insurance to 
do as far as they are concerned.  Usually, they expect to be "protected"
by 
the insurance, however, they are generally not aware that E&O insurance
is a 
"claims made" insurance policy, as opposed to an "occurrence" policy,
i.e., 
that the policy must be in effect when the claim is made, not just when
the 
design is done.  If the client still insists on E&O coverage, I offer
them 
that I will try to obtain "project coverage" for a specified number of
years, 
which would really protect the client, but that would be a reimbursable
cost 
to the client as it applies to his/her project only.  I have yet had a
client 
take me up on the project coverage, maybe it is because some years ago 
Arizona rescinded the "deep pocket" liability provisions of the law and
made 
parties to a lawsuit only responsible for *their* portion of any award.

So, what protection does E&O insurance provide to either the insured,
client 
or public?  In my opinion:

None, if you have it when the project is designed, and don't have it
when the 
claim is made.

None, if you have it when the claim is made, but the policy requires the

insurance be continuously in force from when the design is performed to
when 
the claim is made.

None, if the attorney selected by the insurance company offers to settle

(usually within the deductible) and you don't agree.

None, if your present insurance company decides to stop offering E&O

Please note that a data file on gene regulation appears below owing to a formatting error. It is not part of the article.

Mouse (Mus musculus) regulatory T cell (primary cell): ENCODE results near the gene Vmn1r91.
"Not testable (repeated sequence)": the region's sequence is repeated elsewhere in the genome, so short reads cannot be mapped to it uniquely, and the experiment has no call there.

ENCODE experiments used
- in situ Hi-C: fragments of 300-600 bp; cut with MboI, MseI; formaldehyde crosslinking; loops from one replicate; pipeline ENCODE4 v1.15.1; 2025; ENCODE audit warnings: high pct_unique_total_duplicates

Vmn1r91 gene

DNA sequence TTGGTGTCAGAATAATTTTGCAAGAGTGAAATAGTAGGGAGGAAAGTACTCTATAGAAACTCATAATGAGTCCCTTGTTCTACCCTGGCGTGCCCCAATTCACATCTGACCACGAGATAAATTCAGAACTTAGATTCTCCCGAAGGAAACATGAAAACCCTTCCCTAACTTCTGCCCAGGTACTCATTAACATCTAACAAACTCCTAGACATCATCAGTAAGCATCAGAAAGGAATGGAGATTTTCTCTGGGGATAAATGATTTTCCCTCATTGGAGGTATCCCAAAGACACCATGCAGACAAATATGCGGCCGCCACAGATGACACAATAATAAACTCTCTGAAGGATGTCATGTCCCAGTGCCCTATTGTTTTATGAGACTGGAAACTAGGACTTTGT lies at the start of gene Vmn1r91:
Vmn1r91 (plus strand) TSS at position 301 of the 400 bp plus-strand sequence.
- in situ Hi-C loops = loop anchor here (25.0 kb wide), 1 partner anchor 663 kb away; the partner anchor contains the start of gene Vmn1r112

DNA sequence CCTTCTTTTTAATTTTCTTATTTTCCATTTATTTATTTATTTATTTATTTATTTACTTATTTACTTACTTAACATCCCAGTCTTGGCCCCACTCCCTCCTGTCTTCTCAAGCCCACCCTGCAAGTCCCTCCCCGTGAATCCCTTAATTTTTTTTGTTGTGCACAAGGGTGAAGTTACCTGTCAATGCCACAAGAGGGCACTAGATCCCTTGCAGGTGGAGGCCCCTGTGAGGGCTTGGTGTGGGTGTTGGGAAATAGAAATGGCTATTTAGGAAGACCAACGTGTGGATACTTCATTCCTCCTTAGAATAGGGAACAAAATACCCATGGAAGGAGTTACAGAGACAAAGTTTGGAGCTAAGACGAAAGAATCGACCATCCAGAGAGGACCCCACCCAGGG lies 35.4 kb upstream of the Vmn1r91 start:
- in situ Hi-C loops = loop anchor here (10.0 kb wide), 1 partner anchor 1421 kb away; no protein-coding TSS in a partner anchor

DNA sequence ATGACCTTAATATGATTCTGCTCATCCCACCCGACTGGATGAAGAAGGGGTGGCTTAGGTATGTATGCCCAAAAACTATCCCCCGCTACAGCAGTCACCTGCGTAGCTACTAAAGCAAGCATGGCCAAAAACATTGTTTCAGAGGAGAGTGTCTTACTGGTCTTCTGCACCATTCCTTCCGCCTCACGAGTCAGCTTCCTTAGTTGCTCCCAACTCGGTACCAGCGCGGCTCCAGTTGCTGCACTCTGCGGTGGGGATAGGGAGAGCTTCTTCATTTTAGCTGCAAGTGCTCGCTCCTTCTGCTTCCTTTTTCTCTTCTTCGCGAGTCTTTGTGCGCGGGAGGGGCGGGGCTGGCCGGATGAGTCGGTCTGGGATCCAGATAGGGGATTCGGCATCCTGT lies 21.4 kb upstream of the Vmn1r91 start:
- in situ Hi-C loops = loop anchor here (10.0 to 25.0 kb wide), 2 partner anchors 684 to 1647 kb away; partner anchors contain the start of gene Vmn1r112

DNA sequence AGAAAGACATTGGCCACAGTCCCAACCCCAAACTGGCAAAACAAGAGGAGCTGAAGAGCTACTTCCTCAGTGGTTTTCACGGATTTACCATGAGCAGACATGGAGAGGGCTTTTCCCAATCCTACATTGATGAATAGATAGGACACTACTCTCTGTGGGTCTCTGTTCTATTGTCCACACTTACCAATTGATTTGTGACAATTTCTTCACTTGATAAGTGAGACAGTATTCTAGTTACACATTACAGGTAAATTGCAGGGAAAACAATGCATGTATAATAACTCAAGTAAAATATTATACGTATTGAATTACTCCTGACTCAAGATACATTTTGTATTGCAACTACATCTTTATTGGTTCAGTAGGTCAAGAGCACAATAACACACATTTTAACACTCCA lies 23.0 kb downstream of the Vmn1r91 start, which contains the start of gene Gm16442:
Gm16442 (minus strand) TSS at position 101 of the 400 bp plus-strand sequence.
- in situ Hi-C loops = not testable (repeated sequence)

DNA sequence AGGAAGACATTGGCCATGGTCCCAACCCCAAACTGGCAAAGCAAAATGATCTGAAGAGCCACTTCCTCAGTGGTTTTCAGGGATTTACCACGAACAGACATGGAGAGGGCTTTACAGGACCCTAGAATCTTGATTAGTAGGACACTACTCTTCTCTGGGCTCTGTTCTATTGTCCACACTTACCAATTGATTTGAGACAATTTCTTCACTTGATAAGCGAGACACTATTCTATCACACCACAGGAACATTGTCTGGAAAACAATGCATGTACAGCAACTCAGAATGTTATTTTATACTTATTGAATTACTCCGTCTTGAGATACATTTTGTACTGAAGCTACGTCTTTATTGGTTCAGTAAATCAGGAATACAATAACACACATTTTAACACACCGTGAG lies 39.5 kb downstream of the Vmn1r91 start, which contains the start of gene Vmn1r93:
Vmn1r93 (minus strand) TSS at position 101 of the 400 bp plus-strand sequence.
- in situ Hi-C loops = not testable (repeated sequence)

insurance and your new company will not cover work designed under
previous 
policies.

None, if you want to be represented by an attorney of your choice,
instead of 
an attorney selected by the insurance company.

As a side note, I met with an attorney for a large corporate client 
concerning a project in which some failures were occurring.  The
attorney 
kept asking me if the structural engineer for the project made a mistake
in 
his calculations.  My response was that the calculations were correct,
but 
the wrong criteria was used.  In the end, the attorney remarked that
they 
could not sue the engineer if a mistake had been made.  Whether it was 
because of pride or advice, the engineer refused to admit that he had
made a 
mistake and ended up being sued.

A. Roger Turk, P.E.(Structural)
Tucson, Arizona

Paul Feather wrote:

. > Hi Roger,

. > I do not know if rates will climb to the levels you indicate, but I
can 
. > say that rates have been increasing.  Our rates have increased in 
. > disproportion to our revenue increase for the past two years. The
first 
. > year the agents were singing some song and dance number and trying
to 
. > blame the increase on Sept. 11., rather than the poor performance of
the 
. > Markets. At least this past year the increases were not accompanied
by 
. > the lame excuses.

. > As a side note, I know a lot of you "go bare" without E/O insurance.
I am
. > note sure how you accomplish that, we could not perform the projects
we do
. > without E/O insurance.  Do you limit your projects to those without
E/O
. > insurance requirements?  From my perspective, E/O insurance is one
of 
. > those unavoidable expenses in a captured market. I can complain when
the 
. > rates go up, but there are not a lot of options beyond that.

. > Paul Feather PE, SE
. > pfeather(--nospam--at)SE-Solutions.net
. > www.SE-Solutions.net